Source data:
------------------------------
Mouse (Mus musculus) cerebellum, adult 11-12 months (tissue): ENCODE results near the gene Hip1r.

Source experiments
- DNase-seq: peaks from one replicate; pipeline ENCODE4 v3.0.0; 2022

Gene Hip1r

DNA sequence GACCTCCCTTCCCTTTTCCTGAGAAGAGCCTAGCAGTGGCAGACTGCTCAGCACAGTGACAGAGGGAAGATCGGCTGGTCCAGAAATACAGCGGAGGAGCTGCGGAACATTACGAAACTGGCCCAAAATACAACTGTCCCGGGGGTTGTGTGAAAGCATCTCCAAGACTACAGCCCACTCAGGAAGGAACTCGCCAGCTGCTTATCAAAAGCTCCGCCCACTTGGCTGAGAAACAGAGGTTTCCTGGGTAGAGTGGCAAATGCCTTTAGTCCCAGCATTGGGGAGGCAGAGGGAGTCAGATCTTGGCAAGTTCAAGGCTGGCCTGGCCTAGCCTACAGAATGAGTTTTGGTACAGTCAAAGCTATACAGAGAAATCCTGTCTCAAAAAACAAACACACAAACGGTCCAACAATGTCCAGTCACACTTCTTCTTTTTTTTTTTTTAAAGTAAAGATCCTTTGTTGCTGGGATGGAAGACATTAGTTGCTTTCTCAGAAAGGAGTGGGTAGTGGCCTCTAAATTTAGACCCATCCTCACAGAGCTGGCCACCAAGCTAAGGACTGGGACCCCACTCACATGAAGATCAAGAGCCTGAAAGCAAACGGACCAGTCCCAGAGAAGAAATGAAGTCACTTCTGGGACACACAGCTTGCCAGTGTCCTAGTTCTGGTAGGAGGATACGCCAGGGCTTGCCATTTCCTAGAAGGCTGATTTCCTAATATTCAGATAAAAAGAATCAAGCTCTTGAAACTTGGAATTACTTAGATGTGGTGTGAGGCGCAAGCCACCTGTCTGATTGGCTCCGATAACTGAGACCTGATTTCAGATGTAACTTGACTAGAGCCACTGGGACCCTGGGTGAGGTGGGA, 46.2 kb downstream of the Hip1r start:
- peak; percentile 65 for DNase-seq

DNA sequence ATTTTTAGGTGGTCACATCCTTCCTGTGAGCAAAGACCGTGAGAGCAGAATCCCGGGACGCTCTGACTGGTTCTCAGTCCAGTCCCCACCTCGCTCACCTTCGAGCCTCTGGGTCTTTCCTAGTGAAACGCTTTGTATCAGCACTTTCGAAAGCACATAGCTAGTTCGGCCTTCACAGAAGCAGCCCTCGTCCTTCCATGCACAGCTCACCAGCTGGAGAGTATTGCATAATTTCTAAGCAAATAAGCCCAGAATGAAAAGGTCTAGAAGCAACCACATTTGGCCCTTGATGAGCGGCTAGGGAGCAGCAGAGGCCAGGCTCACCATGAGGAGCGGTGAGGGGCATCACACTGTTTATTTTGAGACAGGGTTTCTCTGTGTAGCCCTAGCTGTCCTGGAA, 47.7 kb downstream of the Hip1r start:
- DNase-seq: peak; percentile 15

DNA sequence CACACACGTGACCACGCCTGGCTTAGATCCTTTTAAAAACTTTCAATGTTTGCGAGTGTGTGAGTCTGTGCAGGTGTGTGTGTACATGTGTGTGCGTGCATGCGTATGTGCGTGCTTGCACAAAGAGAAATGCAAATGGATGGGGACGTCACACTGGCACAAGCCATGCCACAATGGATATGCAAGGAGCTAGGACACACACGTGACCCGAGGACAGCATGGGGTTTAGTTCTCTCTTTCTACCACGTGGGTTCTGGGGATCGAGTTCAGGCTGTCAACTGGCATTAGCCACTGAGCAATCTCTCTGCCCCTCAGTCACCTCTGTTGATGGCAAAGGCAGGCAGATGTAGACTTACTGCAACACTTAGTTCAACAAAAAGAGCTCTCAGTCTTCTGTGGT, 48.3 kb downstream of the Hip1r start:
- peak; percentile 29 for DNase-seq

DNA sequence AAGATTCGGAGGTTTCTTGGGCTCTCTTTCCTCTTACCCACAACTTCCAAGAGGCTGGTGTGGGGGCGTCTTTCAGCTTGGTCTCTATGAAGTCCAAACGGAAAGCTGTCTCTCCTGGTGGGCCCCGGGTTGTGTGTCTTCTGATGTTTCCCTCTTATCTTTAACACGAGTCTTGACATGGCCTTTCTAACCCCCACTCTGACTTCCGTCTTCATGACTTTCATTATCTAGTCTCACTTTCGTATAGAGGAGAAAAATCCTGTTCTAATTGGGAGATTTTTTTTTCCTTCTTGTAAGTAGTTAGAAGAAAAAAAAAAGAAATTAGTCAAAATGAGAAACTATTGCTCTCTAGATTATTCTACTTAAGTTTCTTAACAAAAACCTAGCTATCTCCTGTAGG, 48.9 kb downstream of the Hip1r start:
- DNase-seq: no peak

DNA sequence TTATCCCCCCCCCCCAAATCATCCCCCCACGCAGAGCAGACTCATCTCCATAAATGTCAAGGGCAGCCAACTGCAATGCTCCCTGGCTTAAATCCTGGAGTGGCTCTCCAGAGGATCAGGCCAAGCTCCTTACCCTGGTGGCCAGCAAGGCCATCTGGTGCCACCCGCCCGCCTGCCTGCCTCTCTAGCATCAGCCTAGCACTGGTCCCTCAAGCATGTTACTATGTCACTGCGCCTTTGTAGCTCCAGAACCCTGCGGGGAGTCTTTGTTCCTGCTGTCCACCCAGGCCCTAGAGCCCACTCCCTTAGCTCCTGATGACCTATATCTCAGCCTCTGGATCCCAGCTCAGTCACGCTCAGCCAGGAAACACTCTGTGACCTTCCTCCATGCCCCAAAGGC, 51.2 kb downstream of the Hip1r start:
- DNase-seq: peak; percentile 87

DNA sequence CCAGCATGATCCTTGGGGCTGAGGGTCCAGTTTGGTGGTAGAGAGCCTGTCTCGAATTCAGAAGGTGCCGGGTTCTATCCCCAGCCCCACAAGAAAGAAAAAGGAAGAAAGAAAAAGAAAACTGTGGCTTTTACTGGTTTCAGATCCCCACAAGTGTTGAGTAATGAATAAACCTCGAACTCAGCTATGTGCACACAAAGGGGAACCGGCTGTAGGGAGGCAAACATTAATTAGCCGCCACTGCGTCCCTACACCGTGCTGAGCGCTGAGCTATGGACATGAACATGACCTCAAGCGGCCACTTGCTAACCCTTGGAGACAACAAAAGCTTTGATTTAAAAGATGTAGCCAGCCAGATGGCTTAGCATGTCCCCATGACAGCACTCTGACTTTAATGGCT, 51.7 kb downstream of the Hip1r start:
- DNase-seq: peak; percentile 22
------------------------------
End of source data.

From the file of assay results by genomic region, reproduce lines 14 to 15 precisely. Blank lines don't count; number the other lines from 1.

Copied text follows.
- DNase-seq: peak; percentile 87

DNA sequence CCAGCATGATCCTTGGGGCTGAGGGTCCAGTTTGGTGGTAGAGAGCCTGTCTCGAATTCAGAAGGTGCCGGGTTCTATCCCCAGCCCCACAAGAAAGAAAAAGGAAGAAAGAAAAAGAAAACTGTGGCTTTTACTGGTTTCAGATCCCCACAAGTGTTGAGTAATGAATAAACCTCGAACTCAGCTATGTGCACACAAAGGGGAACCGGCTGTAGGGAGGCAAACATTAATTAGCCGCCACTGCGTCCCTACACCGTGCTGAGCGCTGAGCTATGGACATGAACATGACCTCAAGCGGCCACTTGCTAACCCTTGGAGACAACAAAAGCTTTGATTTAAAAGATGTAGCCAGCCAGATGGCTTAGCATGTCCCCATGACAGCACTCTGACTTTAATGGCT, 51.7 kb downstream of the Hip1r start: